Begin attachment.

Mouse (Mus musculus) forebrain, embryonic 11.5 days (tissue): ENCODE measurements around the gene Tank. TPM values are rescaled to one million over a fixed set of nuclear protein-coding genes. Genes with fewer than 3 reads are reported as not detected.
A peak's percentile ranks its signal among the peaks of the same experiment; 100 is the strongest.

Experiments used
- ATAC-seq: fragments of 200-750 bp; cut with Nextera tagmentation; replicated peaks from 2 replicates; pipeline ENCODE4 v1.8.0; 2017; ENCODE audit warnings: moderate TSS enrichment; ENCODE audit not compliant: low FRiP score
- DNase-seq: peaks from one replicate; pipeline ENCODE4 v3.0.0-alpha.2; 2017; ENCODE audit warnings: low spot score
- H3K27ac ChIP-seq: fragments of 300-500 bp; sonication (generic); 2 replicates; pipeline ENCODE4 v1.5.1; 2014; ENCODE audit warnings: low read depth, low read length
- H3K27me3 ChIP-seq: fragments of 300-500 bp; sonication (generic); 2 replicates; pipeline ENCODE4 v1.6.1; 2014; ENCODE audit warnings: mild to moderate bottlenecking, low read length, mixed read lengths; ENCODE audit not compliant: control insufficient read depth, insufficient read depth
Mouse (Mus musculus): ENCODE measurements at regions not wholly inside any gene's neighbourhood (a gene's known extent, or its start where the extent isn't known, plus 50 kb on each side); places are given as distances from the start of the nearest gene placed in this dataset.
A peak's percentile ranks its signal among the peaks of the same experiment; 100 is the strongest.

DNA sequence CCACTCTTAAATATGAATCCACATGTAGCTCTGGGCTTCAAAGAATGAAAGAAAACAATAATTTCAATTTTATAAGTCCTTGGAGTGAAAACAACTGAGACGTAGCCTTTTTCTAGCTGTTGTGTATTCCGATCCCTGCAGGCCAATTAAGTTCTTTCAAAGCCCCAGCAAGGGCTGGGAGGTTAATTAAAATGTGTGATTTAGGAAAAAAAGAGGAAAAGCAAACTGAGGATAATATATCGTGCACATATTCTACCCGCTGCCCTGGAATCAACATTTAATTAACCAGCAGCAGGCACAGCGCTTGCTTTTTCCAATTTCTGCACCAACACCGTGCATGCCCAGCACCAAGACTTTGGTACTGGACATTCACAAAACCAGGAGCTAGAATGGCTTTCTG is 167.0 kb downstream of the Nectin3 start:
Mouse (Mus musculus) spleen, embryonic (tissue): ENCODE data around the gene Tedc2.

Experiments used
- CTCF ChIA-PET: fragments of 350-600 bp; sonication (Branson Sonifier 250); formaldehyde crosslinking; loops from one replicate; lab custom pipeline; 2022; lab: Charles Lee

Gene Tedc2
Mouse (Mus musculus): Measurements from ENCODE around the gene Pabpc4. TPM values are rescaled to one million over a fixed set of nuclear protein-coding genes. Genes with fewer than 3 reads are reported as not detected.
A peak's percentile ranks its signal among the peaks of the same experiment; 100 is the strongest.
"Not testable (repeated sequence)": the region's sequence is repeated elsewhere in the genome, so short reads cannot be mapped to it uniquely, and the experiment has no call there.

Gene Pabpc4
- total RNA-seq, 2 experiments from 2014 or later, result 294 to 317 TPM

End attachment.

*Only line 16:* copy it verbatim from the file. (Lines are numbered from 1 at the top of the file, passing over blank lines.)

A peak's percentile ranks its signal among the peaks of the same experiment; 100 is the strongest.